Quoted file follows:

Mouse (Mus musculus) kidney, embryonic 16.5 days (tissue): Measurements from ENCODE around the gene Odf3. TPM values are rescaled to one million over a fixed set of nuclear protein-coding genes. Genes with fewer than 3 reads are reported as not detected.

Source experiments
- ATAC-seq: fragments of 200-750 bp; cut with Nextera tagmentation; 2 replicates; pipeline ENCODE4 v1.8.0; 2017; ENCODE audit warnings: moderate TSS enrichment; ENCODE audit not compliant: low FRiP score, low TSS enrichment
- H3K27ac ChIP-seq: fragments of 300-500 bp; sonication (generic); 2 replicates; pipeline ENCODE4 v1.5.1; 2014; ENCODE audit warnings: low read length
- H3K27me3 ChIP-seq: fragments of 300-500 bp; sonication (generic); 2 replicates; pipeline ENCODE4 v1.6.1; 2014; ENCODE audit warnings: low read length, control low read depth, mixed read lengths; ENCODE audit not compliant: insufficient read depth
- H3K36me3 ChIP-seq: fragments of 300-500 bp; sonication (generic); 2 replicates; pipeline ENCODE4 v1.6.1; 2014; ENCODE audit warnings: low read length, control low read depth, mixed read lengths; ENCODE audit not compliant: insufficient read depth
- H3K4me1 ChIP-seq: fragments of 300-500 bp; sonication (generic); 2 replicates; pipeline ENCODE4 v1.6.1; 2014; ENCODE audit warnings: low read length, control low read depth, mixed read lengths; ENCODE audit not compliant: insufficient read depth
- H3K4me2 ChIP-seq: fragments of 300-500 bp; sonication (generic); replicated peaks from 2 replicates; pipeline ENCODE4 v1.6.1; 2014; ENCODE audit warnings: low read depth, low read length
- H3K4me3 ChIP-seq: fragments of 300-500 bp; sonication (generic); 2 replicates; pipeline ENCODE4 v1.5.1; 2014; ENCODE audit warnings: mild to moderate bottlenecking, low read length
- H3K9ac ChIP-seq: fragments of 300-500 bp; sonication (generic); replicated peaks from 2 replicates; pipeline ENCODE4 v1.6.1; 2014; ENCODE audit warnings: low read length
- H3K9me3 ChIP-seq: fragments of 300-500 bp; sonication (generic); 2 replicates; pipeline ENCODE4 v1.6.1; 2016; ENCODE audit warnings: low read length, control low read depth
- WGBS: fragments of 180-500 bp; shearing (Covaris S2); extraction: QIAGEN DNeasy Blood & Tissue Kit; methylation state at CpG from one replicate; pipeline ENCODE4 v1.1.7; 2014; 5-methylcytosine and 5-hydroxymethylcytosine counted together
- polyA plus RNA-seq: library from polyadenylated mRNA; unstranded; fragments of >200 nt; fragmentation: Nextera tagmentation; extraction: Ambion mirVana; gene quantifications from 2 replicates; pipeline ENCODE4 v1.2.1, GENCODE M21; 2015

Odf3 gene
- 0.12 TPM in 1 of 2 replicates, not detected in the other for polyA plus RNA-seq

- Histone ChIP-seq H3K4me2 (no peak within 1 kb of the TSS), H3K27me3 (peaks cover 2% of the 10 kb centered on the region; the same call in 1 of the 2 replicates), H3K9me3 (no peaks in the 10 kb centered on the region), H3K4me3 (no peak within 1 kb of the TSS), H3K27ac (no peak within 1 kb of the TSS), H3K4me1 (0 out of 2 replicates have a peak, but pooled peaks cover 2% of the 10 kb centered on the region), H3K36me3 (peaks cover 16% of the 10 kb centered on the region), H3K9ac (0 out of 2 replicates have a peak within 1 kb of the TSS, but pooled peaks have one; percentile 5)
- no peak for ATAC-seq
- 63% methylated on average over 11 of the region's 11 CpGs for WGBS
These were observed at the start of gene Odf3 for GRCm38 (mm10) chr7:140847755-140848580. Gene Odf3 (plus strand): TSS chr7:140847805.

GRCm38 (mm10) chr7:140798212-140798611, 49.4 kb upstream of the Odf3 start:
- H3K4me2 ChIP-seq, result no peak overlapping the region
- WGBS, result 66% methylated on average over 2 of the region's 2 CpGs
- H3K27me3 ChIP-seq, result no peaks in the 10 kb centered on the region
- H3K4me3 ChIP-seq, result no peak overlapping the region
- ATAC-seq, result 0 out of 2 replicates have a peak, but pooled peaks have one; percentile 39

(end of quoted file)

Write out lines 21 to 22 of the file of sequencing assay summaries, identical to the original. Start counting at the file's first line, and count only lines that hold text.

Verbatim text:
- H3K4me2 ChIP-seq, result no peak overlapping the region
- WGBS, result 66% methylated on average over 2 of the region's 2 CpGs